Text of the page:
Hon. Members on both sides of the House have tried to lead me into discussing the future structure of the industry, whether it should search for oil, the question of undue preferences in prices, and all sorts of matters which I should be only too pleased to discuss but on another occasion. We have had quite a lot of gas today in the House of Commons. The hour is late, and I think that those matters go well beyond the Order before the House, the purpose of which is to increase the borrowing limits for the immediate tasks in hand by the Gas Council. These tasks were set by the hon. Gentleman's Government and, as he said, he would have laid the Order had it not been for the change of Government. I commend the Order to the House.
Before the Minister sits down, may I raise one matter with him? The hon. Gentleman said that the Order is necessary to enable the Gas Council to fulfil the tasks which we set the industry, but to fulfil those tasks we proposed certain structural changes. These were implicit in the Gas Bill. We were giving powers in relation to oil. This was part of the programme which necessitated an increase of £500 million in borrowing powers. The hon. Gentleman has failed dismally to answer the points put to him. Equally, he has failed dismally to answer my question. The hon. Gentleman said that everyone was contributing to the loss which will be incurred in obtaining this extra smokeless fuel. Does "everyone" include private smokeless fuel producers, or does it mean only the nationalised fuel sector?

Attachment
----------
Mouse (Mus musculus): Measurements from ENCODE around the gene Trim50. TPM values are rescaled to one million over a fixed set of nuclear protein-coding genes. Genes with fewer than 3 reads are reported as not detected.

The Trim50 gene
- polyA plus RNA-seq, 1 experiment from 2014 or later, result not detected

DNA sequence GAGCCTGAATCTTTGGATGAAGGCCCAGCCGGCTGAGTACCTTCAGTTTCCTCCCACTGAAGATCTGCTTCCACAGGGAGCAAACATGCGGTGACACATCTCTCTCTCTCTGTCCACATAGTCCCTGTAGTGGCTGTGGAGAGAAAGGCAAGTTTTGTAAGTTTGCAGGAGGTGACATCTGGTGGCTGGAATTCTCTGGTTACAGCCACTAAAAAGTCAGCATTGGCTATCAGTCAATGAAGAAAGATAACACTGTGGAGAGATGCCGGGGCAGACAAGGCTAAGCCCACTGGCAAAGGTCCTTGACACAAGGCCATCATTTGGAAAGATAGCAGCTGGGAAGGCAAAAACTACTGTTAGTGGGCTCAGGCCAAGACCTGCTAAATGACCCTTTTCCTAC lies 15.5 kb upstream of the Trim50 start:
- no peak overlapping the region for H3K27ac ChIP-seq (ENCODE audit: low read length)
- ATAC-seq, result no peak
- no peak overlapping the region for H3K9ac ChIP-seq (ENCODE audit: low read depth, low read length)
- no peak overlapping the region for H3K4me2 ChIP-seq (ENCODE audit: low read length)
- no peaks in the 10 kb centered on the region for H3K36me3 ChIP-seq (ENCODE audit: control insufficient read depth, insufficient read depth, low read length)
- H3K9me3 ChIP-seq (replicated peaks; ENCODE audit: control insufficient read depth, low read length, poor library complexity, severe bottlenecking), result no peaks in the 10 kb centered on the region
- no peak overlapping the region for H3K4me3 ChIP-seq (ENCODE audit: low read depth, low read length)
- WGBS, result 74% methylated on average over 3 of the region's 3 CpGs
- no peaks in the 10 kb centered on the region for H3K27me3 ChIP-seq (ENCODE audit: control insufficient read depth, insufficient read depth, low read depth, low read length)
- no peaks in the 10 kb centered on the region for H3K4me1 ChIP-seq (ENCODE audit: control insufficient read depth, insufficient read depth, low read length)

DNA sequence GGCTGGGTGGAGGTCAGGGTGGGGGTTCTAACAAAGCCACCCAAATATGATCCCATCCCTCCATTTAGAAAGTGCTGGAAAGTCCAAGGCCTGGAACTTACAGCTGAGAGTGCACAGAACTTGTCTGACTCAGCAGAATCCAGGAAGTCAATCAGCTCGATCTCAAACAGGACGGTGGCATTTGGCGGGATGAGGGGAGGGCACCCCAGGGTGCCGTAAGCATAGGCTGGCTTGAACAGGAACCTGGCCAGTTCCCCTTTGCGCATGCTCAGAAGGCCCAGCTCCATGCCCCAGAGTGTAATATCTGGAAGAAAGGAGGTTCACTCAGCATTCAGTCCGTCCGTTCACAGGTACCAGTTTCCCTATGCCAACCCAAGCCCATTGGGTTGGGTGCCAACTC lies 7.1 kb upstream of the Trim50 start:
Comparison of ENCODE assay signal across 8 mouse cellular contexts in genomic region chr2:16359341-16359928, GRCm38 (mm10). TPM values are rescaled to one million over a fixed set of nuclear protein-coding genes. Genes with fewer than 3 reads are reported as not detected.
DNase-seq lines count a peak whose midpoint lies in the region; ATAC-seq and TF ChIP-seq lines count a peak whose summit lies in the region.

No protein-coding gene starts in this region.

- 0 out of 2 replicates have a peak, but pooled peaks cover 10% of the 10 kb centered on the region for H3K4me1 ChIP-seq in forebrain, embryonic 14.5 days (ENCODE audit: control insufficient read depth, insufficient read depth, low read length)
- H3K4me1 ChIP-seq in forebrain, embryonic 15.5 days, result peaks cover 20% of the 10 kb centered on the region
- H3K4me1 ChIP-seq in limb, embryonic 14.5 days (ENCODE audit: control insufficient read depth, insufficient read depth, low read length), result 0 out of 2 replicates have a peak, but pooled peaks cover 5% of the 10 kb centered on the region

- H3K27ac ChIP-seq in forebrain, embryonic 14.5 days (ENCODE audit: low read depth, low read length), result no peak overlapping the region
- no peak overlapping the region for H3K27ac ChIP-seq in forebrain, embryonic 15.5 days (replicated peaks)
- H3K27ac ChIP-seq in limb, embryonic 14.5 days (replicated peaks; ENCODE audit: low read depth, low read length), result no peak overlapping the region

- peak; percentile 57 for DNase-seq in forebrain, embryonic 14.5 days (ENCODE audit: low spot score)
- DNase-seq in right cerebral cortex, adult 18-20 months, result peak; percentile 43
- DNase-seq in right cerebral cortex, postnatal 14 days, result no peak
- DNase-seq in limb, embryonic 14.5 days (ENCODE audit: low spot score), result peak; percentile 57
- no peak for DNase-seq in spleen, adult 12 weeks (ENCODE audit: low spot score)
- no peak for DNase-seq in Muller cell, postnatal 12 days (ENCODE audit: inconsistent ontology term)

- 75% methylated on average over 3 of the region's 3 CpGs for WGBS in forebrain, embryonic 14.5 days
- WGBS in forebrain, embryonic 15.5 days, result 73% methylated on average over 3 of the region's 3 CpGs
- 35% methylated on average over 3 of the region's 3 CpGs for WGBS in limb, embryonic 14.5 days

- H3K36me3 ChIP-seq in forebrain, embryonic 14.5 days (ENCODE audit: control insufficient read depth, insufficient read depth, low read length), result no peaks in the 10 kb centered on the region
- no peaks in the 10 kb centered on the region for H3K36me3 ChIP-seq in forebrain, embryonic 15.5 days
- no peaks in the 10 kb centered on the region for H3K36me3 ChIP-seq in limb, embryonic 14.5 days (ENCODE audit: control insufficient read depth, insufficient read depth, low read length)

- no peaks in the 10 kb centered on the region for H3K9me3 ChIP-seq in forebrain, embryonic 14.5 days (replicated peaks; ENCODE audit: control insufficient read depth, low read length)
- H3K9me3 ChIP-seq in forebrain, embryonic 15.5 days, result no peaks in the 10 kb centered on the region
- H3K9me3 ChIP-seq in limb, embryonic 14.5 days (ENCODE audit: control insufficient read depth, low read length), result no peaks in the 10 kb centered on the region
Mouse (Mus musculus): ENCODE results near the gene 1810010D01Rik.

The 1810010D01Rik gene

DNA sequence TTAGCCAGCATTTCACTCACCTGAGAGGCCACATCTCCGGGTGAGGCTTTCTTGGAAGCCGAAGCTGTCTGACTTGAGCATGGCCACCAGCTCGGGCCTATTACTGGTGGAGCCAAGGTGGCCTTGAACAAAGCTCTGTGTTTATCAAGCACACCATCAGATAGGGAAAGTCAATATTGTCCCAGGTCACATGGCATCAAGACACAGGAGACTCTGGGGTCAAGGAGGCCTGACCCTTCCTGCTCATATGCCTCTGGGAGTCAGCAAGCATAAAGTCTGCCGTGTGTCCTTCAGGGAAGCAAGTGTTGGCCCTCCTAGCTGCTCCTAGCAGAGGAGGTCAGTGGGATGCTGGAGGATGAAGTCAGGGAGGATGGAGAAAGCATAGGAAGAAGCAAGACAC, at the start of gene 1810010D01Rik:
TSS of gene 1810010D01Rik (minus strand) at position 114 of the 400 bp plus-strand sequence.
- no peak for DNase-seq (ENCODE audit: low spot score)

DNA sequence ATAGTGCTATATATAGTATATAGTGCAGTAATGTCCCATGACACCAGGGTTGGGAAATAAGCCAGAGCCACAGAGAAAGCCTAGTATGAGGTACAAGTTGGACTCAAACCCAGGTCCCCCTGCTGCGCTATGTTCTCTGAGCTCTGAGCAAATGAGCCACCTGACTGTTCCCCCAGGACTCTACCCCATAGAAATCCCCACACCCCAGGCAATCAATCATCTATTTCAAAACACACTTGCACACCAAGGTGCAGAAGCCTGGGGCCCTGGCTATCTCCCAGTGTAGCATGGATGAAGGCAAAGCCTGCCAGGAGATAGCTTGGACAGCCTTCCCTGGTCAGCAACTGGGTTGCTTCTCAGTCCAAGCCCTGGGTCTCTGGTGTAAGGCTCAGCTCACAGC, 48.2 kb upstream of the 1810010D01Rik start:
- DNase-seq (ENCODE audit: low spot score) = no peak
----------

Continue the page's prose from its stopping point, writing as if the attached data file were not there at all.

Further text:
On a point of Order, Mr. Deputy Speaker. Surely it is straining your natural courtesy a great deal to allow the Minister to reflect so badly on the Chair by his comment that certain things mentioned by my hon. Friend and by other hon. Members were out of order? Surely that is wrong of the hon. Gentleman? Unless you feel that those matters were out of order, the hon. Gentleman has no right to make such a comment.
Mr. Deputy Speaker:
I did not take it that way. I did not notice anything particularly offensive to the Chair. The hon. Member often sat under my chairmanship upstairs, and he knows that I would have called the Minister to order if I had noticed anything wrong. I did not really notice anything of the kind.
The Question is—